18 April 2012
18 April 2012
Tewantin Noosa Cricket Club’s opening batsman Zachary Goodchild already has the runs on the board for a career in sport research after graduating from the University of the Sunshine Coast this month.
Zachary, 20, completed a Bachelor of Sport and Exercise Science degree last year and was among 1,100 students to graduate from USC on Wednesday 4 April.
The 2008 school captain of Murgon State High School is now undertaking an Honours degree at USC, and his current research involves comparing the accuracy of manual coding in cricket games with data from the 3D ball-tracking system called Hawk-Eye.
Zachary has also secured part-time employment with Queensland Cricket and as a gym instructor and sports facilitator at the University.
“I obtained level 3 and 4 certificates in personal training as part of my degree and that helped me to gain a position in the gym at USC,” he said. “The knowledge I gained through my degree also helped me to achieve a coaching development position with Queensland Cricket.”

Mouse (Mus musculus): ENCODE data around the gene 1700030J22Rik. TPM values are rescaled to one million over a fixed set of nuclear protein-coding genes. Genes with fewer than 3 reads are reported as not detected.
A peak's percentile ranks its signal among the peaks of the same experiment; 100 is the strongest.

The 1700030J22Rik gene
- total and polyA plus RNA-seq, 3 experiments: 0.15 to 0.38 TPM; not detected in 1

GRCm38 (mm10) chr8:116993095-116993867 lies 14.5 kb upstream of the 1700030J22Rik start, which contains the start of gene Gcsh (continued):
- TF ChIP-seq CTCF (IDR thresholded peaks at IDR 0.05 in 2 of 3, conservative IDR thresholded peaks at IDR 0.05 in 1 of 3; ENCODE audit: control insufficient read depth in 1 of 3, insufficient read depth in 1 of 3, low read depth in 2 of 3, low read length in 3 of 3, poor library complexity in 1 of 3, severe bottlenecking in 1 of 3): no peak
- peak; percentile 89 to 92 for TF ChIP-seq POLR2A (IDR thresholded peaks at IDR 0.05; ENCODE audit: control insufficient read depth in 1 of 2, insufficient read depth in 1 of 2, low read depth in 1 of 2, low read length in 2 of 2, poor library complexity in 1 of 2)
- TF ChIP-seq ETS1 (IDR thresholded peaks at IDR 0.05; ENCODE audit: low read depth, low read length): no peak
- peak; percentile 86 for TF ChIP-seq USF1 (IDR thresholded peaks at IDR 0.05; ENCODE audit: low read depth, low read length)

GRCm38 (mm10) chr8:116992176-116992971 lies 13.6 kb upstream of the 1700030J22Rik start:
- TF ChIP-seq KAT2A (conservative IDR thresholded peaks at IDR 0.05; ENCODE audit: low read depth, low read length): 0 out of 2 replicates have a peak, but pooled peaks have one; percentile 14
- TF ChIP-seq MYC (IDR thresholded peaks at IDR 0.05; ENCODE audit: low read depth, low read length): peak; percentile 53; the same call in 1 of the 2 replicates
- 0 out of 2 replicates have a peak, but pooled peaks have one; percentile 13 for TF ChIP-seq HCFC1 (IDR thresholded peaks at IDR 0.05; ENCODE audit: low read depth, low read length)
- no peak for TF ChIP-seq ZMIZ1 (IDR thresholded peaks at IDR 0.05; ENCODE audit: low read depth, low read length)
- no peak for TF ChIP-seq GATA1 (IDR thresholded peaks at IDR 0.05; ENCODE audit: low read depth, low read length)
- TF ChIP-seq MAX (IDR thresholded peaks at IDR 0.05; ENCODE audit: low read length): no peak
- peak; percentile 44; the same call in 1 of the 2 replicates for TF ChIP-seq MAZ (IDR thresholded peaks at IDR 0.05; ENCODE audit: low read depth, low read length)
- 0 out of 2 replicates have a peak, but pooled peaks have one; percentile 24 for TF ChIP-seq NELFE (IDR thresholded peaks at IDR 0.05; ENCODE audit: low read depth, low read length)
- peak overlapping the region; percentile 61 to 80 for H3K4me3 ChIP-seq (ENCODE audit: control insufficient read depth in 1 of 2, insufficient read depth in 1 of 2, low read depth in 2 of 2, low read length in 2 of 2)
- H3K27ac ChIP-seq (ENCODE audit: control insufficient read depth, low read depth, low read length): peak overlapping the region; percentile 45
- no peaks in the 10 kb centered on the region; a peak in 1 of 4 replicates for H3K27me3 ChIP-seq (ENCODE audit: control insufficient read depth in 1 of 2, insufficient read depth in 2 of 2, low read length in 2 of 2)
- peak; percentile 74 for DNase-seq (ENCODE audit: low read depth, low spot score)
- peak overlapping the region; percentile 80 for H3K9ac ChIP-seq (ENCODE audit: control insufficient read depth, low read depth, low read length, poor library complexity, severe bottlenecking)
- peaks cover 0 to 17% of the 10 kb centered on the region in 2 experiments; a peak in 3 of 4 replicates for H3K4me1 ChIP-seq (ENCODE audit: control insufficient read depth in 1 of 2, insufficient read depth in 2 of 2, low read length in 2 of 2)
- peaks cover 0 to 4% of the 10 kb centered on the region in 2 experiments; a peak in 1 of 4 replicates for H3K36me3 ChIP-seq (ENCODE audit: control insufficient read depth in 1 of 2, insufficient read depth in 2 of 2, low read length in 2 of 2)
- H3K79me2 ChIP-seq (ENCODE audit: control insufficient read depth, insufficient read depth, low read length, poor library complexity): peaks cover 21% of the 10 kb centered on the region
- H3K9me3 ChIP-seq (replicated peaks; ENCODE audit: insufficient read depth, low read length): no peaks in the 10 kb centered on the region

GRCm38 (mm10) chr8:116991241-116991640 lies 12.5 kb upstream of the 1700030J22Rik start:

Zachary has played representative cricket for Wide Bay and was a guest 12th man for the Bulls Masters in a Twenty20 match against the South Burnett Invitational XI in October 2010.
He listed the University’s reputation, proximity to Murgon and the Coast’s relaxed lifestyle as his reasons for choosing to study at USC.
“The student numbers aren’t as high as that of some of the bigger universities in Brisbane, so one-on-one contact with lecturers and tutors was fantastic,” he said. “The Health and Sport department was equipped with the latest and best technology for research, talent development and hands-on experience in class.
“The lecturers were fantastic teachers with real-life experience. For example, one was a scrum coach and biomechanist for the All Blacks, and the other was a sports nutritionist for the Wallabies.”
Zachary is currently working one day a week for the Australian Institute of Sport’s cricket squad, gathering data for his thesis and assisting with coaching. His future ambitions include working with Cricket Australia and the AIS in a biomechanics or coaching role.
— Michelle Widdicombe